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White Darkness

by David A. McIntee

Book review by Paul Scoones

This might seem a little perverse, but in spite of having a university degree in history, I'm no great fan of Doctor Who historicals - and White Darkness is what is best termed a 'pseudo-historical'. Furthermore, voodoo, zombies and Haiti in World War One are not elements which I would normally chose to read about but McIntee has succeeded in writing a novel which even I found both truly interesting and exciting.

The book begins deceptively slowly - I was concerned in the early pages that it was never going to get going - but builds to a gripping action-packed climax that had me reading the last half of the book without even considering stopping.

The quantity of research the author did for his book is plainly apparent; the wealth of detail provides a realistic depth that some other New Adventures authors would do well to note.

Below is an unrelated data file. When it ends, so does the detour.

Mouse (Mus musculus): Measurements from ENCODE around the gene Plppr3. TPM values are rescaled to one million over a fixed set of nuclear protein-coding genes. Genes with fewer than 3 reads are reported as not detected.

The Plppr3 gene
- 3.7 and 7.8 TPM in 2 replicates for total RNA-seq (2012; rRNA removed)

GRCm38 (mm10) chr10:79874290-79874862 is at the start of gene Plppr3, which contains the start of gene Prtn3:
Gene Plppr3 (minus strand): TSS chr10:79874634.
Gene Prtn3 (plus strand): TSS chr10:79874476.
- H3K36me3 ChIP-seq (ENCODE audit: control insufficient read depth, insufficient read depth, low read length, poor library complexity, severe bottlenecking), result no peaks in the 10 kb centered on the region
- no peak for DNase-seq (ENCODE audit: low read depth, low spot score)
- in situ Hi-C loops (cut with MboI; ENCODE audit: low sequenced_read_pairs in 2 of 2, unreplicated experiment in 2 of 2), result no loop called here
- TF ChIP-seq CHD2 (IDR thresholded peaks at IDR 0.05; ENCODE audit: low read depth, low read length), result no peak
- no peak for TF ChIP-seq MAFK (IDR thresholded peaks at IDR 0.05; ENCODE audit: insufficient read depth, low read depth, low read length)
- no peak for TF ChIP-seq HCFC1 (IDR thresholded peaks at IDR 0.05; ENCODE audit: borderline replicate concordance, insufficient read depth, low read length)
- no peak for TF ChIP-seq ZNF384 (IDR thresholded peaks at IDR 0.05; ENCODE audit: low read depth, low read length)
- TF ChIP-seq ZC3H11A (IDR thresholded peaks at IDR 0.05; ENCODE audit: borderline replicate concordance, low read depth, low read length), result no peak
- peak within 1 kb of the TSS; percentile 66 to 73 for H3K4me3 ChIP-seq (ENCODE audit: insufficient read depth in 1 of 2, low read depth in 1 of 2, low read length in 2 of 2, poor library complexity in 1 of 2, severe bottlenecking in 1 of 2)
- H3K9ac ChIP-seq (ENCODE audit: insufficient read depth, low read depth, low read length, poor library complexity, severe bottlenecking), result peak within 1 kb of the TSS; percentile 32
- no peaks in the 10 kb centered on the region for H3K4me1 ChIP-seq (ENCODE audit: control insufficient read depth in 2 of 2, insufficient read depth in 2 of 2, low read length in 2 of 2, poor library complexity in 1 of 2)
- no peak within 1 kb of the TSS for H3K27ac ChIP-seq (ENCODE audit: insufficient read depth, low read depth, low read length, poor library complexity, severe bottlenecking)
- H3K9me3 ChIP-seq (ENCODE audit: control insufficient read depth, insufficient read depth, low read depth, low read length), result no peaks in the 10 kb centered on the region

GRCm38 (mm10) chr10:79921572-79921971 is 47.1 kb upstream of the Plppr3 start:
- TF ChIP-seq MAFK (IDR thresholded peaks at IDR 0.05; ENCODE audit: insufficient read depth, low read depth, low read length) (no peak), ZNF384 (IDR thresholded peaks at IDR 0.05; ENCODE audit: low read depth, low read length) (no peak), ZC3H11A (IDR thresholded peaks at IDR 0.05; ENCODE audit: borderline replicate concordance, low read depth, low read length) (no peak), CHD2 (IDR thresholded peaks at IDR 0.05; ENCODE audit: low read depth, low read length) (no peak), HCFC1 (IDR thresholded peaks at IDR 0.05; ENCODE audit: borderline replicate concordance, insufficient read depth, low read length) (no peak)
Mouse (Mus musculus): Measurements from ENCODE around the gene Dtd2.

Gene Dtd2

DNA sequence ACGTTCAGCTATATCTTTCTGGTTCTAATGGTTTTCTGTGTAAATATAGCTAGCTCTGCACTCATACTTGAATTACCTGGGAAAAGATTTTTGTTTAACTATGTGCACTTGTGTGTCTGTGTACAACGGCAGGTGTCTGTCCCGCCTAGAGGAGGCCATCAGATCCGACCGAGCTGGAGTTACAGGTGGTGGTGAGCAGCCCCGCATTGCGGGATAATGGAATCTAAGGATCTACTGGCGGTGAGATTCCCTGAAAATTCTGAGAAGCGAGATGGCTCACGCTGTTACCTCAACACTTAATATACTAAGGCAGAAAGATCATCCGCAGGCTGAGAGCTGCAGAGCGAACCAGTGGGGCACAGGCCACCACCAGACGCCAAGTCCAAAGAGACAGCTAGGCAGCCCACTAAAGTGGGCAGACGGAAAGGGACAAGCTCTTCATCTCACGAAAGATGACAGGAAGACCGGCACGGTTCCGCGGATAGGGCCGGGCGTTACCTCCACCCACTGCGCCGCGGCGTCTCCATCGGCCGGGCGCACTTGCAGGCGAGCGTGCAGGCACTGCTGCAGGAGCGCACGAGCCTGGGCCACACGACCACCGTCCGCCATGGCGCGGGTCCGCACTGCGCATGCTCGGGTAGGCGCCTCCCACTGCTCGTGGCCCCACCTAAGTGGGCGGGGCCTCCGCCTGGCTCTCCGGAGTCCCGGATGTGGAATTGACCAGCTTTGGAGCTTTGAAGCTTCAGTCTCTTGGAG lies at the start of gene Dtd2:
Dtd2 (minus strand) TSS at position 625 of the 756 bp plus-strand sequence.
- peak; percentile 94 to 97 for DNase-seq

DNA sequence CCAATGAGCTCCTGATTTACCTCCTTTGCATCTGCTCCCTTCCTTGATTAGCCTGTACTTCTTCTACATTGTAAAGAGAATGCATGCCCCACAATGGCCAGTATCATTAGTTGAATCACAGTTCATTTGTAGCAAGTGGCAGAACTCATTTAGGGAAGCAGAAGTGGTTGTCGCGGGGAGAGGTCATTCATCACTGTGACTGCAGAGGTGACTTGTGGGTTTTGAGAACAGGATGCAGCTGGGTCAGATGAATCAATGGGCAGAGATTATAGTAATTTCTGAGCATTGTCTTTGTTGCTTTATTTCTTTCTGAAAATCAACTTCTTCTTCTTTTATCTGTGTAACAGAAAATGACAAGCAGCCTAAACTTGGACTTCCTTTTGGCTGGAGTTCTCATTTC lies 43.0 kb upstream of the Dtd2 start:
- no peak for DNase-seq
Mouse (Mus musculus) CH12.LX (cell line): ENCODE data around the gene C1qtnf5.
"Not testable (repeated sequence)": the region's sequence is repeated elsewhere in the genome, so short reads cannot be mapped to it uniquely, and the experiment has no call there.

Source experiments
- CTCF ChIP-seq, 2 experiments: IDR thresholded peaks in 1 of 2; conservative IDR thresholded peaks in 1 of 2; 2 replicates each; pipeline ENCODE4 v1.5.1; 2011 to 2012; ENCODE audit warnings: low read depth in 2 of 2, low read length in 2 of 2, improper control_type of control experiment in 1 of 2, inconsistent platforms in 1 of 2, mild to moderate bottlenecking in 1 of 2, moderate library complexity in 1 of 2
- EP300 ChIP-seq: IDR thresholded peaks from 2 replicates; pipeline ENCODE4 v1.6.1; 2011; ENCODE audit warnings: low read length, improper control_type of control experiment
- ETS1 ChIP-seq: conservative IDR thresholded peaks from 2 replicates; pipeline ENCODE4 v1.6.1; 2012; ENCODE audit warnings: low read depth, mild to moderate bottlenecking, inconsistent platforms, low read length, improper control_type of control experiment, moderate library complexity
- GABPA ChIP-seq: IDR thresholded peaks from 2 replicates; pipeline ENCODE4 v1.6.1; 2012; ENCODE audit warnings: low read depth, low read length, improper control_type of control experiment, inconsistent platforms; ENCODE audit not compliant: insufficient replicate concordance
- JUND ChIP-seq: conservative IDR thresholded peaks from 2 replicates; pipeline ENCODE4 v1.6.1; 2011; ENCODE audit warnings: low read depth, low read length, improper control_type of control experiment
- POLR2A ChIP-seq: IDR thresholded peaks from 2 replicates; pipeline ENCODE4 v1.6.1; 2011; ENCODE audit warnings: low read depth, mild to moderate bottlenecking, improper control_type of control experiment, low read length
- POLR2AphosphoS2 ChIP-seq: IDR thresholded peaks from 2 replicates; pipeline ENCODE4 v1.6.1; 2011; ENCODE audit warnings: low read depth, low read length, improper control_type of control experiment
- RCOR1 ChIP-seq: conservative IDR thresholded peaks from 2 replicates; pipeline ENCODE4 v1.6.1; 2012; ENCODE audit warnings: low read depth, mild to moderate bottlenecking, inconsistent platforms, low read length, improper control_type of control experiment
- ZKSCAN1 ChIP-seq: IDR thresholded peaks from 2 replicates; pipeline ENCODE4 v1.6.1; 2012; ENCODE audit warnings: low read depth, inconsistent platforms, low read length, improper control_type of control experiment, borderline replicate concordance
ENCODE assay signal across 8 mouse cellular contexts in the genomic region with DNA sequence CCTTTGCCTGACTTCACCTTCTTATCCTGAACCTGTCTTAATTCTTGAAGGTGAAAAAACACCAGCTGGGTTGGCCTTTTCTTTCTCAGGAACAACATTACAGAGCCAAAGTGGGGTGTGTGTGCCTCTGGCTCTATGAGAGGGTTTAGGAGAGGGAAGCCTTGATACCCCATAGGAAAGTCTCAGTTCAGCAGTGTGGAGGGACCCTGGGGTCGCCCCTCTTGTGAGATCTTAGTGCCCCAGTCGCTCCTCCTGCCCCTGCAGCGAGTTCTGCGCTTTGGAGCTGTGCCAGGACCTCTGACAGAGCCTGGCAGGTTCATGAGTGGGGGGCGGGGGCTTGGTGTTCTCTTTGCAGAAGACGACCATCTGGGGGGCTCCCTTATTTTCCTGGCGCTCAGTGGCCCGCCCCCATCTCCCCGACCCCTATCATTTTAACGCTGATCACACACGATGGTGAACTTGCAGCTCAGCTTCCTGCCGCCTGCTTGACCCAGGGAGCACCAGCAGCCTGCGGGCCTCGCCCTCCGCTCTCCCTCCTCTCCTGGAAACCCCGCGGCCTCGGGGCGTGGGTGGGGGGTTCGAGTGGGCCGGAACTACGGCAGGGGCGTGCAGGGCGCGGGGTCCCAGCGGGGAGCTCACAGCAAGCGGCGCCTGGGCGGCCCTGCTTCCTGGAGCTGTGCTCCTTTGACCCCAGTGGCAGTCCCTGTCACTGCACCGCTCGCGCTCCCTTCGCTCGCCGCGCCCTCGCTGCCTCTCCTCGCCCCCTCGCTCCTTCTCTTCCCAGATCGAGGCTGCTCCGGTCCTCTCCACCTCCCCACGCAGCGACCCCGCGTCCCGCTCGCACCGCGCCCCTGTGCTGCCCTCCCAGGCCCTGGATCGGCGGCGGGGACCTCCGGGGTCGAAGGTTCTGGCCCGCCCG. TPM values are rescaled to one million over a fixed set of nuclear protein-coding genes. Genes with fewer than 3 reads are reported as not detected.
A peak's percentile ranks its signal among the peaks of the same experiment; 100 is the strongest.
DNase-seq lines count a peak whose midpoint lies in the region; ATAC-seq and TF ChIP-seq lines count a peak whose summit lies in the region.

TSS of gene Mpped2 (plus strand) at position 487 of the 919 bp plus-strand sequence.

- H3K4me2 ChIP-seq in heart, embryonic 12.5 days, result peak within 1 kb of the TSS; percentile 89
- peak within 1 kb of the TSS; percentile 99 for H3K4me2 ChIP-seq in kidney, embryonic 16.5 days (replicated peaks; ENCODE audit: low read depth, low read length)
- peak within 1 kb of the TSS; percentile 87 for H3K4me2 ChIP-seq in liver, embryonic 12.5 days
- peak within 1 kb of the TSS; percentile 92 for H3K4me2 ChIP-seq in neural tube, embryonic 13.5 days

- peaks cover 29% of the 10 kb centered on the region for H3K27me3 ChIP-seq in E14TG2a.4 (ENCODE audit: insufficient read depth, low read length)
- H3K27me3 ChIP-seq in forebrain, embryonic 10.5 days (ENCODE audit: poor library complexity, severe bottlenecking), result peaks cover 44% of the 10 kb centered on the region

The description is very vivid - sometimes too vivid, especially when describing mutilated bodies and decaying corpses, but although this sounds gratuitous, it only serves to heighten the horrific nature of the situation. Thinking back over the novel, it's almost as if I'm remembering a film I saw at the cinema. The mental imagery triggered by McIntee's writing is very strong.

I'm finding it difficult to come to terms with Ace's new tough character, and it would seem that McIntee shares this problem. Perhaps a little too much was made of the Doctor's telepathic sense and hypnotic ability than is warranted, but Bernice was very well served, and struck me as the best written of the regulars. The non-regulars, from the likeable Petion and Howard Phillips to the evil Mait and Etinne were very memorable and well-rounded individuals.

Ultimately, White Darkness has easily surpassed my expectations. Even if, like me, you're not a great fan of historical Doctor Who stories, I think you'll be pleasantly surprised by this book.

This item appeared in TSV 35 (September 1993).

Index nodes: White Darkness